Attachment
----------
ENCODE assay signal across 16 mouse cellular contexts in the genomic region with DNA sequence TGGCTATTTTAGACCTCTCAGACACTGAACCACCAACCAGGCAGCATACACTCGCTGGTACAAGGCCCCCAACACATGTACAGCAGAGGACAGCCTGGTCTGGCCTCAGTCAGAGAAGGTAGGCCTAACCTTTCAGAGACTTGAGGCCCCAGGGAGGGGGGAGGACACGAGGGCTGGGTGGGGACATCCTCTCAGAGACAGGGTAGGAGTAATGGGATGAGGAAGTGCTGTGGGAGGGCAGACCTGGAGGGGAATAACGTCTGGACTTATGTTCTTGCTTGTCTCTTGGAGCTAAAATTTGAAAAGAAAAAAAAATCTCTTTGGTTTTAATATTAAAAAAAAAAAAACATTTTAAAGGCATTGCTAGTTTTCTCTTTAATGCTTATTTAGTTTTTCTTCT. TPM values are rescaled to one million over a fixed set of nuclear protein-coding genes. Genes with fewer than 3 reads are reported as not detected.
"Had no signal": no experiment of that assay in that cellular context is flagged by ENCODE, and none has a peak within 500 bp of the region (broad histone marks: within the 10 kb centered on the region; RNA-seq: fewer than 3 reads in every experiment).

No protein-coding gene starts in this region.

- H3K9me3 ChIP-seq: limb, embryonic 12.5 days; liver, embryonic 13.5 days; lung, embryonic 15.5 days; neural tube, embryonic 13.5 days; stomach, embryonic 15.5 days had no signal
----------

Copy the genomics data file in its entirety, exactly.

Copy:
ENCODE assay signal across 16 mouse cellular contexts in the genomic region with DNA sequence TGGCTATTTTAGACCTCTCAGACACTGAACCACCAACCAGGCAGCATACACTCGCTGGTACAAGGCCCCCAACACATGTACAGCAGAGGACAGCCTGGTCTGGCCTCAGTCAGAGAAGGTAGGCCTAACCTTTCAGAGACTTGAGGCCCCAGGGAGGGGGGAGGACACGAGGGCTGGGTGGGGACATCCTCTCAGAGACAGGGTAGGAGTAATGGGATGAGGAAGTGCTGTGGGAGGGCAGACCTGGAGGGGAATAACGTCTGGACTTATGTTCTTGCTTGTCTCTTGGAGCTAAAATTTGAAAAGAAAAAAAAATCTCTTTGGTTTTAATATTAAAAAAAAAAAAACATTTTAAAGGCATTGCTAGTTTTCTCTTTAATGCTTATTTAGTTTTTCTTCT. TPM values are rescaled to one million over a fixed set of nuclear protein-coding genes. Genes with fewer than 3 reads are reported as not detected.
"Had no signal": no experiment of that assay in that cellular context is flagged by ENCODE, and none has a peak within 500 bp of the region (broad histone marks: within the 10 kb centered on the region; RNA-seq: fewer than 3 reads in every experiment).

No protein-coding gene starts in this region.

- H3K9me3 ChIP-seq: limb, embryonic 12.5 days; liver, embryonic 13.5 days; lung, embryonic 15.5 days; neural tube, embryonic 13.5 days; stomach, embryonic 15.5 days had no signal